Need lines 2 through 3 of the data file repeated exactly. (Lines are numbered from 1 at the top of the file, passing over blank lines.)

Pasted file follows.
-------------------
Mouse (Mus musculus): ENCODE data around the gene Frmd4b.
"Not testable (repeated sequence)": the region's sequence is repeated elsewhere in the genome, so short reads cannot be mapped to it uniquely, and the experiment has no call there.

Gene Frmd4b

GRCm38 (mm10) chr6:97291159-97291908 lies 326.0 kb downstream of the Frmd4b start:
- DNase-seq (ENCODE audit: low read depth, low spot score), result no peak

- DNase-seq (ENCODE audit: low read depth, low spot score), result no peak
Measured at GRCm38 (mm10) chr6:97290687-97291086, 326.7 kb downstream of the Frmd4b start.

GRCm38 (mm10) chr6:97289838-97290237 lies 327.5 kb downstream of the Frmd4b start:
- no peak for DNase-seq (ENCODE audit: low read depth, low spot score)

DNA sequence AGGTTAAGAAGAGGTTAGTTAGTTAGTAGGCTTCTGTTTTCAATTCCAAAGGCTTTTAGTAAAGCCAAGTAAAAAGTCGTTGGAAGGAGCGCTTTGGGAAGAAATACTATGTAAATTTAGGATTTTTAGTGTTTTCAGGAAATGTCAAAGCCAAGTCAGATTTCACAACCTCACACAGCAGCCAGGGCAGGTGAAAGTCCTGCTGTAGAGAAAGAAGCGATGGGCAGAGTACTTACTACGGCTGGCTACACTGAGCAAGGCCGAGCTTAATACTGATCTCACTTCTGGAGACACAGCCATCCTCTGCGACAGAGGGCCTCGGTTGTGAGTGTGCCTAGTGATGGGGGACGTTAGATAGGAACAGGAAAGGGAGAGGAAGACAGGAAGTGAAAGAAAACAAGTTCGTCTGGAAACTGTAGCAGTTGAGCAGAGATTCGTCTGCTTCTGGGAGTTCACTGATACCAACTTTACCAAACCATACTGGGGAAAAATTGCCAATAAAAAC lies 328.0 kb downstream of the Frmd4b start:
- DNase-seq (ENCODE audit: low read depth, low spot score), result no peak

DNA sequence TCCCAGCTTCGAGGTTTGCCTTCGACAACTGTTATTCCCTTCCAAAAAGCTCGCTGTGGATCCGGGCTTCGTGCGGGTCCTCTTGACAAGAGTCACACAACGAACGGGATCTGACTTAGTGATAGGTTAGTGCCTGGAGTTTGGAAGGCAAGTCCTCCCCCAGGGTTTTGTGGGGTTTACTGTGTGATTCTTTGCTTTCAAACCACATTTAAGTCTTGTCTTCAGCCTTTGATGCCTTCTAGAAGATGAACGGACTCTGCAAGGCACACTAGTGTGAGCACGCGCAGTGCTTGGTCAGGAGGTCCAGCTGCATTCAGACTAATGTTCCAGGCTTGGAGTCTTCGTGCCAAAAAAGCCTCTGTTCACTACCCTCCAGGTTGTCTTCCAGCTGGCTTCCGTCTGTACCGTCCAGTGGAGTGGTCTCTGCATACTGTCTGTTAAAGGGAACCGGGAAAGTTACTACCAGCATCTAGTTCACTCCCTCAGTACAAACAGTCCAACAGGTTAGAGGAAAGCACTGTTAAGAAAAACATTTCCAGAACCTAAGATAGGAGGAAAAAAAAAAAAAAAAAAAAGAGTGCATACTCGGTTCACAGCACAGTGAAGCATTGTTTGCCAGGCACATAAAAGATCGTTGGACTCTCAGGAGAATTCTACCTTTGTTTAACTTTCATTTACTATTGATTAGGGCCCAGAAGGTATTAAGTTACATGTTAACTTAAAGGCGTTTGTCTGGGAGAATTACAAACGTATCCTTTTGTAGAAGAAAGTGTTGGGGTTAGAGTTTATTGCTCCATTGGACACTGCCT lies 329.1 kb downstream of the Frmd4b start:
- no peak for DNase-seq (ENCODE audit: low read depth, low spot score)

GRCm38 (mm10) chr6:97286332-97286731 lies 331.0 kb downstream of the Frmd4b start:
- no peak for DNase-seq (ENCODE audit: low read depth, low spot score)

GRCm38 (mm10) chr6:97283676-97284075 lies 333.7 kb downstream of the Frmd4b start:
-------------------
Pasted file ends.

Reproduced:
"Not testable (repeated sequence)": the region's sequence is repeated elsewhere in the genome, so short reads cannot be mapped to it uniquely, and the experiment has no call there.

Gene Frmd4b